Daley’s pay rise plan to ‘plunge NSW budget into deficit’
NSW Treasurer Dominic Perrottet says Labor's plan to award every public servant in the state with a pay rise of 3 per cent each year will strip billions from the budget and plunge it into deficit.
There are 396,000 public servants in NSW who currently receive capped payrises of 2.5 per cent each year - which is higher than the NSW average of 2.4 per cent.
NSW Shadow Treasurer Ryan Park told The Daily Telegraph: "Labor will have a fair and balanced wages policy that restores the link between wages and productivity. The independent umpire will set wages in NSW not politicians. Workers will be able to go to the Industrial Relations Commission and argue their case for a pay rise if they can demonstrate productivity gains," he said.
"The Treasurer has revealed his plan to further suppress the wages of firefighters, nurses, paramedics, police and other public sector workers. Having burned through more than $14 billion in cost blow outs and mismanagement, Dominic Perrottet now wants public sector workers to pay for his mismanagement."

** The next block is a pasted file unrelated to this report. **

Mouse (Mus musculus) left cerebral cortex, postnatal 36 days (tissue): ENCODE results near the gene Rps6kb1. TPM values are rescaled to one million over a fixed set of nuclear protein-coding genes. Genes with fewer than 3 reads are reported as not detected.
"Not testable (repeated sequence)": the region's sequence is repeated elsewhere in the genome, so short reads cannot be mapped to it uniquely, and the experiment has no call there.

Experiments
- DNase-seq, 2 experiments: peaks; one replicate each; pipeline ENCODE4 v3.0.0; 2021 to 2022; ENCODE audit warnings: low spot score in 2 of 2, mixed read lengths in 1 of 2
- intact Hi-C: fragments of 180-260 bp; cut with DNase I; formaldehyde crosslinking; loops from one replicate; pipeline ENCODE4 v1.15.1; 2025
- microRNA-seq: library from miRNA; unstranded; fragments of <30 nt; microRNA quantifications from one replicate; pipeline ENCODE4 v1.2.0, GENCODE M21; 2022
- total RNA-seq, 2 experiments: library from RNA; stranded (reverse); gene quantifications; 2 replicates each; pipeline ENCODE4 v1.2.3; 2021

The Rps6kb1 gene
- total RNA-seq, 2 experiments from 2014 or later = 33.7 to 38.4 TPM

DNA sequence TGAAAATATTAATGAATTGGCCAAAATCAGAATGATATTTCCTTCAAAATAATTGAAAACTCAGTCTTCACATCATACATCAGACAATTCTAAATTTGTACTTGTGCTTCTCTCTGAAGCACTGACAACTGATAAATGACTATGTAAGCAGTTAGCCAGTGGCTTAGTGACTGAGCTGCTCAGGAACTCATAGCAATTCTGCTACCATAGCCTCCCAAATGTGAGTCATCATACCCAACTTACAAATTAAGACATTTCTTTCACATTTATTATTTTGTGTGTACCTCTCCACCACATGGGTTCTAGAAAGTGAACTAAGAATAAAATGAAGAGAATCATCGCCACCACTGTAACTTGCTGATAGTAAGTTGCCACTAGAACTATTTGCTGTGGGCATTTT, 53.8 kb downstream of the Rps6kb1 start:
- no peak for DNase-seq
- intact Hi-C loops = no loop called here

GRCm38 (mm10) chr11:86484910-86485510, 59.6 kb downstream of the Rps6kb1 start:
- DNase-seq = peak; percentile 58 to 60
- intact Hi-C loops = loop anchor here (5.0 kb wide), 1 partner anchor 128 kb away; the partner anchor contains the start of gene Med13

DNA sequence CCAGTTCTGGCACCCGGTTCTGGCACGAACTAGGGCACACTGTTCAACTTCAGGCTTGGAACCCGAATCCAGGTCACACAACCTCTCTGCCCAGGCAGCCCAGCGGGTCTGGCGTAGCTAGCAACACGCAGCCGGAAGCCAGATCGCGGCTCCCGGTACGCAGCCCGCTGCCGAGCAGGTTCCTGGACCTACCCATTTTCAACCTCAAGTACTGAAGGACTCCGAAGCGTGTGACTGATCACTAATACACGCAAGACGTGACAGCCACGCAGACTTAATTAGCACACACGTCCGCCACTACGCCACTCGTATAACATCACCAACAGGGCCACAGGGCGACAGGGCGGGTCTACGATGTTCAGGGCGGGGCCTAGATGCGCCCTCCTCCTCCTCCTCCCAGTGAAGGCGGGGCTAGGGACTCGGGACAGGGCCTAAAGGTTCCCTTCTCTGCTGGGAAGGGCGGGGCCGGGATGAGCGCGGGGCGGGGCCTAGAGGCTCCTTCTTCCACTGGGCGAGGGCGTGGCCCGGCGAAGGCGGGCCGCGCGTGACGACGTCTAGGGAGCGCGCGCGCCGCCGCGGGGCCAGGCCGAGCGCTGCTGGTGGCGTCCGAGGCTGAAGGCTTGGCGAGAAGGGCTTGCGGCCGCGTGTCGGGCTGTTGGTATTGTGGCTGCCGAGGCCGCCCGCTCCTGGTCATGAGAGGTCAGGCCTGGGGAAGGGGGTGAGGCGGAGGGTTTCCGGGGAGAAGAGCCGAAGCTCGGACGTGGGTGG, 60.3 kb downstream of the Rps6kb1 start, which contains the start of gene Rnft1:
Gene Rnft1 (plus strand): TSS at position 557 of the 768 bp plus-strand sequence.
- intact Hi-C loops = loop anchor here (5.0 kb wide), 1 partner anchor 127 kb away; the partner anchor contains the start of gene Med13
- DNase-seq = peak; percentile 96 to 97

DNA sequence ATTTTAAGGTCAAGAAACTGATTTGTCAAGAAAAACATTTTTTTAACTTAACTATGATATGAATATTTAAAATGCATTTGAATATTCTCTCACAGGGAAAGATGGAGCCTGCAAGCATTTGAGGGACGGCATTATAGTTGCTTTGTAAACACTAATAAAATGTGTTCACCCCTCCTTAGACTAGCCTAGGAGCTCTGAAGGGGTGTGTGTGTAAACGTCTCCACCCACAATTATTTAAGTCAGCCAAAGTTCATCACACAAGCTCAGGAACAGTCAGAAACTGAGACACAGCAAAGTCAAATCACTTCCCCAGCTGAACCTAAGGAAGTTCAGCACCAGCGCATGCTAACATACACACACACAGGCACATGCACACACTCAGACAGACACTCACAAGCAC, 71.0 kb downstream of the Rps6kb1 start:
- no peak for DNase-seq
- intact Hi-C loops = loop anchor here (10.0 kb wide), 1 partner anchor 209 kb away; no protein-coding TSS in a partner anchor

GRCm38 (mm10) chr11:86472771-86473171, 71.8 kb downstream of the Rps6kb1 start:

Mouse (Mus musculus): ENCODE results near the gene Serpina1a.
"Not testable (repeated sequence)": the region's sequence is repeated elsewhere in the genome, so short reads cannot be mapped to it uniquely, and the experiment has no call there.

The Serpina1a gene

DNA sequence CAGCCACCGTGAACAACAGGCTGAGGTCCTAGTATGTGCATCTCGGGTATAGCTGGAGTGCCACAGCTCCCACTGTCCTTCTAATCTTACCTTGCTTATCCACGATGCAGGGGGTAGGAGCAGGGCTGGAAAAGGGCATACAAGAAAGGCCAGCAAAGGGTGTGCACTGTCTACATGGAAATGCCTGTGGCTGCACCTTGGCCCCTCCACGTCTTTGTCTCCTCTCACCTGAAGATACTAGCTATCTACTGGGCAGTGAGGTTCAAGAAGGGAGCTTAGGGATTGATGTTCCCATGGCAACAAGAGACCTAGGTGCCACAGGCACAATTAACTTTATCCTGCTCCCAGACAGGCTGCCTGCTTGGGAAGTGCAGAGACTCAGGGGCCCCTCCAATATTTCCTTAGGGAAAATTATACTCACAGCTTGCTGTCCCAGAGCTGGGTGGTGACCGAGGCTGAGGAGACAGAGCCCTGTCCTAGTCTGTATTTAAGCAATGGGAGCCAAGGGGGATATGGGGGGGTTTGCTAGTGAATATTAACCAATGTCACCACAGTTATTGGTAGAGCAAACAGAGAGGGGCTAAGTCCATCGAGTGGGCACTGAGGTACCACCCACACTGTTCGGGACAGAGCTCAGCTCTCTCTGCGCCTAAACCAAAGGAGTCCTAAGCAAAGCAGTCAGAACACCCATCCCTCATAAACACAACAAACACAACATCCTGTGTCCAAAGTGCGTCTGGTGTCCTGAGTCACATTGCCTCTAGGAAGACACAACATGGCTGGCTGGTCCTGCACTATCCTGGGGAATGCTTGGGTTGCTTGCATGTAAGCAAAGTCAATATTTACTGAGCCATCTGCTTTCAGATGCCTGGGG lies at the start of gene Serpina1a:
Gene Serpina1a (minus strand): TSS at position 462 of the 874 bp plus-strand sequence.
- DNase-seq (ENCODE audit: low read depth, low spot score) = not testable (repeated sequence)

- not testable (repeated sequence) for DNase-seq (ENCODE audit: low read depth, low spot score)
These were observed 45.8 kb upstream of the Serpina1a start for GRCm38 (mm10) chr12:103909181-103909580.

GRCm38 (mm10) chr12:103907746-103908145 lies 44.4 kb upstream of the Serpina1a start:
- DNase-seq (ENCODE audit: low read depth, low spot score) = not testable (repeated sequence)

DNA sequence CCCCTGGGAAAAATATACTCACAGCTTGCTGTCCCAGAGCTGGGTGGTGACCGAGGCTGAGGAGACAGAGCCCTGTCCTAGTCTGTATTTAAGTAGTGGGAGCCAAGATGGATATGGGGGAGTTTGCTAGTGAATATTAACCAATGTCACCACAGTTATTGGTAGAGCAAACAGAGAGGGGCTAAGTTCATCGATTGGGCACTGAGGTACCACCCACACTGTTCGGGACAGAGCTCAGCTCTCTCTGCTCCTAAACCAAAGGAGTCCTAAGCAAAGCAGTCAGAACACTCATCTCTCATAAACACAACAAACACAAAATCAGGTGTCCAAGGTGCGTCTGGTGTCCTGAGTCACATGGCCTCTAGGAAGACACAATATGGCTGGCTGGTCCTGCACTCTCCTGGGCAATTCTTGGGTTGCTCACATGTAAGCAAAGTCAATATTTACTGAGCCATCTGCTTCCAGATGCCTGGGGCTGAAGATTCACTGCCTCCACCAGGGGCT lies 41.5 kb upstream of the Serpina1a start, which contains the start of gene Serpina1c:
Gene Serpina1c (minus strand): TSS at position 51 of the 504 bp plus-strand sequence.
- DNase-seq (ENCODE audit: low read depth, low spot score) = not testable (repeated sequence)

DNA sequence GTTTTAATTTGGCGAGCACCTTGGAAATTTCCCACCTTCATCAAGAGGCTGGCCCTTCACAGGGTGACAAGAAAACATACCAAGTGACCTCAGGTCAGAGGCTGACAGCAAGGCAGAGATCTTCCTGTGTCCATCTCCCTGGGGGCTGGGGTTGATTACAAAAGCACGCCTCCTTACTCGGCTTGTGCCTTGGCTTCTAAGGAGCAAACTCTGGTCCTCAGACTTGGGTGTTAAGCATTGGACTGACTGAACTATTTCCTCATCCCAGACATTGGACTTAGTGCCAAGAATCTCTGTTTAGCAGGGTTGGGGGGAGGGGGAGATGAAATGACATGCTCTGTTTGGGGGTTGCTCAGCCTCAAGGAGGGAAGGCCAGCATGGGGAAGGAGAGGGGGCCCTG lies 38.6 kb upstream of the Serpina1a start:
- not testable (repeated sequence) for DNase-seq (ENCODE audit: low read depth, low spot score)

"What that does is not only improve the lives of working men and women but it also helps the economy because people have got a little bit more to spend on discretionary items," Mr Park said.
Mr Perrottet said a rise of 3.5 per cent would rip $5 billion from the economy over the next four years, whereas a rise of 4 per cent would rip $7 billion.
"Here we have a Labor opposition before they have even got into government having a policy that will scrap the cap and plunge the NSW budget into deficit," he said.
"The people of NSW should be alert and alarmed with what the Labor Party will do to our state's budget."
Mr Perrottet said public sector wages comprise about 40 per cent of the annual budget's expenditure.
"It is the height of recklessness at a time when we have a softening property market, to be scrapping a (wages cap) policy that has maintained budget surpluses here in our state," he said.
Last month Reserve Bank of Australia governor Philip Lowe said wages growth of 3.5 per cent and inflation at 2.5 per cent each year would be best for the Australian economy.